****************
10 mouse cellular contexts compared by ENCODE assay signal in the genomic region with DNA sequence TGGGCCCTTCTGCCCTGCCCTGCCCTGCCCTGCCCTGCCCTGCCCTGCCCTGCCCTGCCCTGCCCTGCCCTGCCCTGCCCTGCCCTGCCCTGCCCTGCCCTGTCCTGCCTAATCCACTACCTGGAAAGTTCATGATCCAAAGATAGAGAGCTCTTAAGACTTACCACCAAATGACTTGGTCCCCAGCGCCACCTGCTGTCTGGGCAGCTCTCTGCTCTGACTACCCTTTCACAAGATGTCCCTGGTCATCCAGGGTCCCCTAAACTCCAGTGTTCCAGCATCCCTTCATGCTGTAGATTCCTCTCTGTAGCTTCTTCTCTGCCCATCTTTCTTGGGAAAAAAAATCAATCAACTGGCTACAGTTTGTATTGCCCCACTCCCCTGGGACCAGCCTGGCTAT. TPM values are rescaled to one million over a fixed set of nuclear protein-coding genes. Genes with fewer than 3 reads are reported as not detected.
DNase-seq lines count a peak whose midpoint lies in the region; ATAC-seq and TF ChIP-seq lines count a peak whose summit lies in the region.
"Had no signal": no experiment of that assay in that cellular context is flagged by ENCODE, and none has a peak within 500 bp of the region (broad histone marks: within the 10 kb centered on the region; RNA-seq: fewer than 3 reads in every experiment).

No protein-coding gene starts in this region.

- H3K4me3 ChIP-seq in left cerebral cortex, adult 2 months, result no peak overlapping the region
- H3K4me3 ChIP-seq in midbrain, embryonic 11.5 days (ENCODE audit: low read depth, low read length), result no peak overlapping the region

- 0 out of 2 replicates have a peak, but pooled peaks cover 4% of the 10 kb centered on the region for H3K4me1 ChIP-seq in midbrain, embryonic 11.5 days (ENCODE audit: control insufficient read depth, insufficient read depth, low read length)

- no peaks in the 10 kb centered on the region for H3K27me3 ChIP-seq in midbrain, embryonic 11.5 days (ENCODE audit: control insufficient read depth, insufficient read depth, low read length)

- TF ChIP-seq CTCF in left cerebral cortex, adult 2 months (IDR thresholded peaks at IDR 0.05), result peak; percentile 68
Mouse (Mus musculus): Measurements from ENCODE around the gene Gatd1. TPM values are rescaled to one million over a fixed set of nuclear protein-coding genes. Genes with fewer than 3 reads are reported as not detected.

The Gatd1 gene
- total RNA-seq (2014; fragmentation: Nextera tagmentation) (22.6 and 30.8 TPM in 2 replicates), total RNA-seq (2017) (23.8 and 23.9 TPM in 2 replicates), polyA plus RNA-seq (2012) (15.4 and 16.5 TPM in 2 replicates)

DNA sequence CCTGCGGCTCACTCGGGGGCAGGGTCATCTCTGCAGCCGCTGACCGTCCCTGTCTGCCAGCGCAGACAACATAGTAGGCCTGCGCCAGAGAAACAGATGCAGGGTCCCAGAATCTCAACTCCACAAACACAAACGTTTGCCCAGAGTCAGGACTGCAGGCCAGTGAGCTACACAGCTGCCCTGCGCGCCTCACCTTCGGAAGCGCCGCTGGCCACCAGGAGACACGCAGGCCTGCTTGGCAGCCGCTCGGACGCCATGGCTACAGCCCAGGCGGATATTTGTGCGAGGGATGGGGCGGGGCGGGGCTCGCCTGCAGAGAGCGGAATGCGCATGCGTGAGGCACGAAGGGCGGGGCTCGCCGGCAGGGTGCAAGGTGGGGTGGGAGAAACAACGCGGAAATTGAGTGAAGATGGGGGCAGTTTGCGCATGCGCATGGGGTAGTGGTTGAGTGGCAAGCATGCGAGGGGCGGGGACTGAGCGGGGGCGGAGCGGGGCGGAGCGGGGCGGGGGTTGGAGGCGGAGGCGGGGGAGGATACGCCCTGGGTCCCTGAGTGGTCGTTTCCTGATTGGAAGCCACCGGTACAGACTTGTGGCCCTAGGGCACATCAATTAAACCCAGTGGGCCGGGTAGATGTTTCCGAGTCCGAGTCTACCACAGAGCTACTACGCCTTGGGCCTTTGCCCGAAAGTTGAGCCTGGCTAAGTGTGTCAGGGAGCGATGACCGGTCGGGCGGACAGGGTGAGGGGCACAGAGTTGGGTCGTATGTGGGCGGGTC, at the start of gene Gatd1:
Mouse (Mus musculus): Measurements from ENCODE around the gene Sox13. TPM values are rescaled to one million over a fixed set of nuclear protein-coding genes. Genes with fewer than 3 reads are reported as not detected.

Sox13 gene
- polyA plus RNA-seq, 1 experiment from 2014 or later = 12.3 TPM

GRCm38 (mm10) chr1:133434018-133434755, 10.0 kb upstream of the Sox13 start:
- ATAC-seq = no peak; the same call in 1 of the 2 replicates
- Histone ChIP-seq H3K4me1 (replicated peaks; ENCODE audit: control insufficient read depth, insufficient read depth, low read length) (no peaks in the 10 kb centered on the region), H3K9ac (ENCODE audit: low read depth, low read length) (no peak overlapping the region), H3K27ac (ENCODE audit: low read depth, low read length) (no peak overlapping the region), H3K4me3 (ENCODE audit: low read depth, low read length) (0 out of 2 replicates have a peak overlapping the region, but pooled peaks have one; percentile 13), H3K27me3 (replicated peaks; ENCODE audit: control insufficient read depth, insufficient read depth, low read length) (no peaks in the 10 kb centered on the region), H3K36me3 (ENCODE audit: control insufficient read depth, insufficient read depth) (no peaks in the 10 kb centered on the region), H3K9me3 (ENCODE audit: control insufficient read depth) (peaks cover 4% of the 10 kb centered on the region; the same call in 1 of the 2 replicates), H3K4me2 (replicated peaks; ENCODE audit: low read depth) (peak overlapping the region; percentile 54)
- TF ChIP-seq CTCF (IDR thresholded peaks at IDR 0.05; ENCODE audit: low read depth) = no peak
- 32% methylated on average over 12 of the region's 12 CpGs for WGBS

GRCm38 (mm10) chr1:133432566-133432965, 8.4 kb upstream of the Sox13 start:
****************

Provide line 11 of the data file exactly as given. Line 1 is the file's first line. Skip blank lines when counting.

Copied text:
The Gatd1 gene